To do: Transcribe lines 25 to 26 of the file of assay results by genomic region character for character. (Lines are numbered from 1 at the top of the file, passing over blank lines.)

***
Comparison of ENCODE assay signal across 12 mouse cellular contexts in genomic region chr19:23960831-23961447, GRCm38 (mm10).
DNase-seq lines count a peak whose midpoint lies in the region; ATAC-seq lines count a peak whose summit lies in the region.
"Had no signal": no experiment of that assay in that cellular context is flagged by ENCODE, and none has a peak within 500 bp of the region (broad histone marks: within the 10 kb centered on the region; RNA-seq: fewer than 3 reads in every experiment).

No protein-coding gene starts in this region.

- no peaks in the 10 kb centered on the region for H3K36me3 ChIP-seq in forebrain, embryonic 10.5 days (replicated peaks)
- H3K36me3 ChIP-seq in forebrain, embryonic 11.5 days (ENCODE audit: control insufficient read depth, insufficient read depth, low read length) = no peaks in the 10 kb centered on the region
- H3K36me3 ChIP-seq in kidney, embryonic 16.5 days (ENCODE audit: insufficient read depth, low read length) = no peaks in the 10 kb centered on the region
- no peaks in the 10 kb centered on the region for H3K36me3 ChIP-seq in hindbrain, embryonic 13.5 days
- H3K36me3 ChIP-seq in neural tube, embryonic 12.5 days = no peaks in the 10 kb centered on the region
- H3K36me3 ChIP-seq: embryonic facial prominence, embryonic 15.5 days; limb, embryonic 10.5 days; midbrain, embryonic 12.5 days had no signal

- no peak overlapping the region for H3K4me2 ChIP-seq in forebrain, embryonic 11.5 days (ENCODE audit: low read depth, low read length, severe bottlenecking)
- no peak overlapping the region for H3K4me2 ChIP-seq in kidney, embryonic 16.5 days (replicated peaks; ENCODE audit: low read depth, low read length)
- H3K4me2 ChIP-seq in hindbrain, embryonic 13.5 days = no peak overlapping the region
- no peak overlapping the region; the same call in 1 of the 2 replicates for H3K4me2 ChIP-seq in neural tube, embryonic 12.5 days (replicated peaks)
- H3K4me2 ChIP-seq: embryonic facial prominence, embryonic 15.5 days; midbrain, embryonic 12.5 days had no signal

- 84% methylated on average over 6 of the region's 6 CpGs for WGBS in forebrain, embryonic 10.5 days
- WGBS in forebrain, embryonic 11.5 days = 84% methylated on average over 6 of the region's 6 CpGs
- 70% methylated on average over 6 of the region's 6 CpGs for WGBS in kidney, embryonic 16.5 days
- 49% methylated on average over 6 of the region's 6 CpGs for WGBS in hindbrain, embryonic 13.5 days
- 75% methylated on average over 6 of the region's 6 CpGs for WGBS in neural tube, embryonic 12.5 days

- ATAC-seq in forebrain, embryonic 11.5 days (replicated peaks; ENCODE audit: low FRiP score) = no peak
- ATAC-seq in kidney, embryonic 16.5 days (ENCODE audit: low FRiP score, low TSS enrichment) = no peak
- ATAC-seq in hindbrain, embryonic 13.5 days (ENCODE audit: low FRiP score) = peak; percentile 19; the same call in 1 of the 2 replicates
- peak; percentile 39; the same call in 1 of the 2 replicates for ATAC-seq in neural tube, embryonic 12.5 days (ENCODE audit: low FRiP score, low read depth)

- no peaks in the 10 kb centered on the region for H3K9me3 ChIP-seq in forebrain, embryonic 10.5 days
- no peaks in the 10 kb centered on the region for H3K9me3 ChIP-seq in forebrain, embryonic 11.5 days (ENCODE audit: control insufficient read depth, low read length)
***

- no peaks in the 10 kb centered on the region for H3K9me3 ChIP-seq in forebrain, embryonic 10.5 days
- no peaks in the 10 kb centered on the region for H3K9me3 ChIP-seq in forebrain, embryonic 11.5 days (ENCODE audit: control insufficient read depth, low read length)